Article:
More than three decades after the devastating explosion at the Chernobyl nuclear power plant, parts of Belarus’ adjoining regions have sprung back to life and at least the biggest of them, Homiel, has become a leading destination for domestic and international investors.
Sixty percent of Homiel’s produce - comprising meat, dairy products and handicraft – are exported to neighboring regions and countries while the region attracted US$17.7 billion worth of Direct Investment between 2011 and 2017, representing 15.6% percent of the country’s total DI over that period.
“In the 33 years since that tragic night, there’s been a re-thinking of the way local populations in southeastern Belarus have handled themselves. Stigma is still pervasive, but the economic revival is visible. This is a fertile and productive region and its people are open, resilient and resourceful,” said Zachary Taylor, UNDP’s Deputy Resident Representative in Belarus.
37,000 small- and medium-sized businesses now operate in the areas directly affected by the disaster, up from only 2,375 in 2002.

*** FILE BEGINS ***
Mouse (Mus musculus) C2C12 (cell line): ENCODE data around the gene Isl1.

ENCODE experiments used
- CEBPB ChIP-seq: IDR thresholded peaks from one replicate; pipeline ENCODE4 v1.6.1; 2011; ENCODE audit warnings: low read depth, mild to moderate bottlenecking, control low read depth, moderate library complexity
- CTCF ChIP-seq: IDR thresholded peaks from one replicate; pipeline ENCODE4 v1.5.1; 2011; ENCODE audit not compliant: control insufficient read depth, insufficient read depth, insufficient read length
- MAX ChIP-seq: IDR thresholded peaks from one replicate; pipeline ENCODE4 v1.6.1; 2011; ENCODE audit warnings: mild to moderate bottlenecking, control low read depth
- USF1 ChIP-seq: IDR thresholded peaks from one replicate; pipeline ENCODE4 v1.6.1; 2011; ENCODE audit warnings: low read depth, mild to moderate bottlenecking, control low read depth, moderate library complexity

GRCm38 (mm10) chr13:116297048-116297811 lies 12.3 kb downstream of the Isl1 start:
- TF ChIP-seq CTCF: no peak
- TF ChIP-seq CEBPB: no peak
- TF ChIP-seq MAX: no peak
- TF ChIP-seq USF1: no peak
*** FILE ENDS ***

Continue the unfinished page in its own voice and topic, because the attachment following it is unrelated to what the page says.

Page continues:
“But let’s not rest on our laurels. There’s much more that needs to be done to bring the area back to its full potential. We need to keep investing in training, safety, long-term development planning, new technologies, economic development, including tourism and organic farming. This is an area that’s been left behind for too long. Let’s double our efforts to make sure it catches up,” said Zack Taylor.
The disaster affected Belarus, Ukraine and Russia. Around 470 small towns and villages have been destroyed in Belarus alone, with 138,000 people unrooted from their homes.
The disaster still represents a huge financial burden. In Ukraine, last year, 5 to 7 percent of the public budget was still dedicated to Chernobyl-related recovery activities. In Belarus, the associated economic loss is estimated at US$235 billion. Missed profits and investment opportunities alone are estimated at US$ 13.7 billion.
UNDP has been working with the rest of the UN system and international partners to help Chernobyl-affected areas in Belarus and Ukraine move from recovery and humanitarian support to creating new jobs, strengthening social services, improving infrastructure and communications, improving business environment and increasing investment opportunities for the local industry sectors and communities.